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    vision or freedom from glasses?

  • Dr Alison ChiuA highly experienced ophthalmologist and specialist refractive and cataract surgeon

  • Freedom of Vision
    Fully Trained Specialist

  • Improve Your VisionCataract Removal

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  • Regain ClarityFully Trained Specialist

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Low Vision

What is low vision?

Low vision is a condition in which a person suffers from loss of vision, which traditionally cannot be corrected with eyeglasses, contact lenses or surgery. It doesn’t involve total blindness as the person has some amount of sight remaining, but in varying degrees, ranging from blind spots to complete vision loss. Various eye conditions or injuries are responsible for low vision.

What are the types of low vision?

The common types of low vision are:

  • Central vision loss: blur or blind spot in the central vision, while side vision is intact. Inability to see ahead although mobility is unaffected.
  • Peripheral (side) vision loss or tunnel vision: inability to see from one or both sides, or above or below the eye level, while central vision remains intact. Ability to see ahead although mobility is affected.
  • Blurred vision: near and far objects are out of focus
  • Generalised haze: complete viewing field seems to be covered with a film or glare
  • Extreme light sensitivity: glared and/or washed out image even in normal light, with pain or discomfort
  • Night blindness: inability to see at night or in dimly lit areas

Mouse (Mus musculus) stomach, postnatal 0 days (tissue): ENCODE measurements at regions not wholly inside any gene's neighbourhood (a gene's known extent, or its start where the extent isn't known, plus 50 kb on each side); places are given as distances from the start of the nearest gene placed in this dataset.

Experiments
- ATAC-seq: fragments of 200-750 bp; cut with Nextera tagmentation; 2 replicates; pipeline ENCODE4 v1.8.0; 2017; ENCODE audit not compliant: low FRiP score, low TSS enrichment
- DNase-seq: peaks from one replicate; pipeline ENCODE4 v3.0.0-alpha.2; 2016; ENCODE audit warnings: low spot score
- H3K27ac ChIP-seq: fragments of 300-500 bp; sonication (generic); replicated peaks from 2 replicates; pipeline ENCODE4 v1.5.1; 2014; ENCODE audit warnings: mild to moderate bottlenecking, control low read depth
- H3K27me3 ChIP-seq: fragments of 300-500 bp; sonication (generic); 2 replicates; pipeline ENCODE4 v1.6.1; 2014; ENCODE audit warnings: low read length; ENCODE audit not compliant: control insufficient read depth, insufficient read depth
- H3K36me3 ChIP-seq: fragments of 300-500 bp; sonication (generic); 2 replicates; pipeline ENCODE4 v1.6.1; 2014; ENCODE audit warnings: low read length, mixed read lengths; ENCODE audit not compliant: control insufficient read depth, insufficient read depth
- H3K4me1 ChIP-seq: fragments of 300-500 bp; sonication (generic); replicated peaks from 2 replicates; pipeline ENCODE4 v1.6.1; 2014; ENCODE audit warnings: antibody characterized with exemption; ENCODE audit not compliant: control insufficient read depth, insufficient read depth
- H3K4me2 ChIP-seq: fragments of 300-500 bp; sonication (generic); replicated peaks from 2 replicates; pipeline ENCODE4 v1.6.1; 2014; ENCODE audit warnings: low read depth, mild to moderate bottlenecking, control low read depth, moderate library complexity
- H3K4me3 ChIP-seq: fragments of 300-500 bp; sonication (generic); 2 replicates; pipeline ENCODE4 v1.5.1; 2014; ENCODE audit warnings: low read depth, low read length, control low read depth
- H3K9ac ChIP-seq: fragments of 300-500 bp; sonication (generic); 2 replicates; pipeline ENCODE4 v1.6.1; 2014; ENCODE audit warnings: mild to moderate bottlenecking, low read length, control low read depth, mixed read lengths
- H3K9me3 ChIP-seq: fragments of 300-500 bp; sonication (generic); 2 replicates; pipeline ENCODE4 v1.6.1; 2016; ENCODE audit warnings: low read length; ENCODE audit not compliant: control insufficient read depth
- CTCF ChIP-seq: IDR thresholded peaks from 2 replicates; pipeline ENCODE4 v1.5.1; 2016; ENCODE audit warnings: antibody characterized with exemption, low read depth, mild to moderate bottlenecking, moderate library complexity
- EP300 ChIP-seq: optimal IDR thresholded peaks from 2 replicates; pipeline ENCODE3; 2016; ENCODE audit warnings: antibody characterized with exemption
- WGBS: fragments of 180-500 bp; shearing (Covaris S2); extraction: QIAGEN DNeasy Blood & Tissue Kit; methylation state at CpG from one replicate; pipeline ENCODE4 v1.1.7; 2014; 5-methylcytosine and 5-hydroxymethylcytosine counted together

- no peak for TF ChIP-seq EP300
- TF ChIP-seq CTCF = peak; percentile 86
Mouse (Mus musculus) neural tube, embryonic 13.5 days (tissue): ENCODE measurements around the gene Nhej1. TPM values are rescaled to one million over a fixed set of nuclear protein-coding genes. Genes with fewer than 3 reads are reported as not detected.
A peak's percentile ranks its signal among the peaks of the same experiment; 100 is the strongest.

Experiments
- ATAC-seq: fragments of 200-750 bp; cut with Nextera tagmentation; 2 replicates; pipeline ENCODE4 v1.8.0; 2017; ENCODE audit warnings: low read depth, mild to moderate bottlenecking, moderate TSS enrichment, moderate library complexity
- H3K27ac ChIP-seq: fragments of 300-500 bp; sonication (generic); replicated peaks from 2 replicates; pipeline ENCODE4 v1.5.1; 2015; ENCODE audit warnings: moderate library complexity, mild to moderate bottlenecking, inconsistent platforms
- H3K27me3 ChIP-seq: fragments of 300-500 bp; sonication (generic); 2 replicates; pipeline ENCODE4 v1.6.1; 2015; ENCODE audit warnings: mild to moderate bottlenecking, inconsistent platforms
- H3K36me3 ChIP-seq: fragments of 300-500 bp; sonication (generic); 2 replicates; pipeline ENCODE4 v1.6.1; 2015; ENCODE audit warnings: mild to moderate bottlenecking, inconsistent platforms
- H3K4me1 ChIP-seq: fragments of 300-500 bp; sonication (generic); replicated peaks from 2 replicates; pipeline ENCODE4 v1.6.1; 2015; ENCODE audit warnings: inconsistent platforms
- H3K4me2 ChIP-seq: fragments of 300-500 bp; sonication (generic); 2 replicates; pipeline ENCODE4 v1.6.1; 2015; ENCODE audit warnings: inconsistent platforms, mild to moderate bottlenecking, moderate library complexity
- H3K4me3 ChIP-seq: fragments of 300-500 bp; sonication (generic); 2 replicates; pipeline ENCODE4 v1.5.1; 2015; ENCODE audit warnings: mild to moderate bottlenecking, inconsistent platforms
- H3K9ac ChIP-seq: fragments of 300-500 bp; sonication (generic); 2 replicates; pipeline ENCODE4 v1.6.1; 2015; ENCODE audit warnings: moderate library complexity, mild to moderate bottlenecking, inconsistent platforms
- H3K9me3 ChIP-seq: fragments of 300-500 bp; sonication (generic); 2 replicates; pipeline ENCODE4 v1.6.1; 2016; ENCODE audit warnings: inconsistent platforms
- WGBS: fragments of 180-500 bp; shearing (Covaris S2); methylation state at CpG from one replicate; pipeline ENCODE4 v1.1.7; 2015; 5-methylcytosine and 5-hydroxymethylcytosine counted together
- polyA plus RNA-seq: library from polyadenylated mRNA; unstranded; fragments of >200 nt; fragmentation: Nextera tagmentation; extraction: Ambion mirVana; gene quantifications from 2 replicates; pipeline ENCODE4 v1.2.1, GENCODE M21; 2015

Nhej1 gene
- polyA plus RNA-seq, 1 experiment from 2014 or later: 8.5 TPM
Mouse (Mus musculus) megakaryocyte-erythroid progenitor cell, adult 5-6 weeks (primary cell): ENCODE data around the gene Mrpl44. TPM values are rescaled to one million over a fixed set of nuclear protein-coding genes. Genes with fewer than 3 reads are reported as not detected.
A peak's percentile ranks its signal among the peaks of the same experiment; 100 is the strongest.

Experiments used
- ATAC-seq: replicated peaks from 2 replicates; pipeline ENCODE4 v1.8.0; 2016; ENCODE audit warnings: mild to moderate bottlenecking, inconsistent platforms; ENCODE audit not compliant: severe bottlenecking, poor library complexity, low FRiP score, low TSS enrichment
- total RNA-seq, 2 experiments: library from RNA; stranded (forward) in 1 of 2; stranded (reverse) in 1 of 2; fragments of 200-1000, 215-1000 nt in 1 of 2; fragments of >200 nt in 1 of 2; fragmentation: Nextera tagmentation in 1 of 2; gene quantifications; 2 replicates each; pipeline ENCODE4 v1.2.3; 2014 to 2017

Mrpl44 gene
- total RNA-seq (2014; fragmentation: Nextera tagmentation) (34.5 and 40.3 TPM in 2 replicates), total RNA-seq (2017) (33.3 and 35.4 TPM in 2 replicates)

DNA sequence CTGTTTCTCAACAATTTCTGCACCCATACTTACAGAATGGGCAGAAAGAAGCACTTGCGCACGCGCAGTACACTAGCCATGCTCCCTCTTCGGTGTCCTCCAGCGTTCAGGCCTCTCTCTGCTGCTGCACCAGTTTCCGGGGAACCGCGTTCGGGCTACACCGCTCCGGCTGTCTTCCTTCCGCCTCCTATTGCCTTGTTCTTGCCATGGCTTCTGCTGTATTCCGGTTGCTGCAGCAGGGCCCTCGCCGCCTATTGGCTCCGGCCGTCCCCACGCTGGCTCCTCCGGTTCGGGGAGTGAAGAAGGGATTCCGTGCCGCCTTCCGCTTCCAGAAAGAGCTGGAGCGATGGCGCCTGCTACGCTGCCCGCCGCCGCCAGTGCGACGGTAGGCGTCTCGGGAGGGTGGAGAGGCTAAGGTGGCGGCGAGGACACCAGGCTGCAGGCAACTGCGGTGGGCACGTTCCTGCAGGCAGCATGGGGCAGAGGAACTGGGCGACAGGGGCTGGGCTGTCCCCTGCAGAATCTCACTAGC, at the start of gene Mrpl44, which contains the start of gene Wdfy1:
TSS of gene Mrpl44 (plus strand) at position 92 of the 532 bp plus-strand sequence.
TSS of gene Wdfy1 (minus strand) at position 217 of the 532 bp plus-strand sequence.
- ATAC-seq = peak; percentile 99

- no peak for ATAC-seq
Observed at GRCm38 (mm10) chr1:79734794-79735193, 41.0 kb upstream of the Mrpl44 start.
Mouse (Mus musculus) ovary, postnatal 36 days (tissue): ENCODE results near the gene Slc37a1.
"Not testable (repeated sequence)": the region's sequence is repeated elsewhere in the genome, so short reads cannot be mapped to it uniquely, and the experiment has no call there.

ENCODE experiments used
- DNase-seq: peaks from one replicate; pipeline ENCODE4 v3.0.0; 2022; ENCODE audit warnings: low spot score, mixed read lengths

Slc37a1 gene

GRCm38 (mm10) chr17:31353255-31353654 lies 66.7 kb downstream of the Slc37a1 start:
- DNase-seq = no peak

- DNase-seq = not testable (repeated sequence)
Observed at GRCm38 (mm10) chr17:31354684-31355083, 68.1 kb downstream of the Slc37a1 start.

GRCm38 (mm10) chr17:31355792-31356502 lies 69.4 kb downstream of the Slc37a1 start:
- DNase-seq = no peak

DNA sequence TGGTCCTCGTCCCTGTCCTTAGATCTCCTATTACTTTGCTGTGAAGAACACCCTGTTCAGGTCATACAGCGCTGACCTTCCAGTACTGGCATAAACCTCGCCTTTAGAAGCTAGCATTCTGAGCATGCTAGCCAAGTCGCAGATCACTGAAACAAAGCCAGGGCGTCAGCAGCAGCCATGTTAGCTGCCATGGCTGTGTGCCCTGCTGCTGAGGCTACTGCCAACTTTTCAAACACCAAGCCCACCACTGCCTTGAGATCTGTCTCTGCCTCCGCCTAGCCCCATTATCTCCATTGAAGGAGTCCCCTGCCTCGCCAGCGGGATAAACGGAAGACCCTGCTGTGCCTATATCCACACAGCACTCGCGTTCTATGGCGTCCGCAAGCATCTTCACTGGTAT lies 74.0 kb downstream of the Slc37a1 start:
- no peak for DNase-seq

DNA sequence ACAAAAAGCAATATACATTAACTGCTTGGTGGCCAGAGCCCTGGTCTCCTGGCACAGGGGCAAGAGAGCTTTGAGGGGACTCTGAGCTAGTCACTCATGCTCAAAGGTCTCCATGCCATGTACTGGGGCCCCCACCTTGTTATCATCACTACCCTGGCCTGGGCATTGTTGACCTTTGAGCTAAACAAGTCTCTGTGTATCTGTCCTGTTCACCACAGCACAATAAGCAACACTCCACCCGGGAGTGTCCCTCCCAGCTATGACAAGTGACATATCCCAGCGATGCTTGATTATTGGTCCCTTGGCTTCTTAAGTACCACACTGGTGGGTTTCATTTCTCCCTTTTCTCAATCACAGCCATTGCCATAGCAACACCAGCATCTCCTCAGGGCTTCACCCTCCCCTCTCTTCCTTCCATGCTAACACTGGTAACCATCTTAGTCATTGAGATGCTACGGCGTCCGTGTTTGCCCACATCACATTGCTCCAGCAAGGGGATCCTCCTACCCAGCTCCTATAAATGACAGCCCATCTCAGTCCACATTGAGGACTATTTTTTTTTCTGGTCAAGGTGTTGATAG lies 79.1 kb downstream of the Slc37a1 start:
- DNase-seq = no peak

What causes low vision?

Most people develop low vision with age-related eye diseases such as macular degeneration (retinal damage), and glaucoma (optic nerve damage). Diabetes is also a leading cause of low vision. Rarer conditions such as eye cancer, inherited disorders of the eye such as retinitis pigmentosa , and impaired brain function due to stroke or injury can also result in low vision.

How is low vision diagnosed?

To diagnose low vision, your eye doctor will collect detailed information on your family history and functional problems you may be facing while carrying out daily activities. You may need to undergo preliminary tests to assess ocular functions including colour and contrast sensitivity. Your doctor will ascertain the level of impairment, depth perception and visual fields using various magnifiers, charts and lighting.

What is the treatment?

People with low vision can use many optical and non-optical tools that help in managing the daily activities easily. Low vision aids include telescopic glasses, light filtering lenses, magnifying glasses, magnifiers, video magnification and reading prisms. Non-optical aids include text-reading software, check writing guides, high contrast and talking clocks and watches, large-print reading material, and big numbered devices.

There are also newer surgical techniques to address low vision. Dr Chiu can assess your suitability for this.

Vision rehabilitation

Vision rehabilitation will help you make maximum use of the residual vision that you already have. It is designed to teach you practical ways to adapt and minimise disability. Vision rehabilitation programs will train you to use low-vision devices, orientation and mobility, and support you to live independently. The purpose of vision rehabilitation programmes is to increase your degree of independent living and functional ability , which has a positive impact on your quality of life.

Treatment for vision impairment is more effective when diagnosed early. Having regular eye examinations is essential for early detection of low vision. You should see your eye specialist as soon as possible if you notice impairment in your vision.


  • The Royal Australian and New Zealand College of Opthalmologists
  • Australian Society of Opthalmologists
  • envision eye centre
  • The University of Sydney
  • UNSW
  • NSW Health
  • University of Cambridge
  • UCL
  • Harvard University
  • Sydney Eye Hospital
  • St Vincents Hospital
  • Kinghorn Cancer Centre
  • AMA
  • Sydney Surgical Centre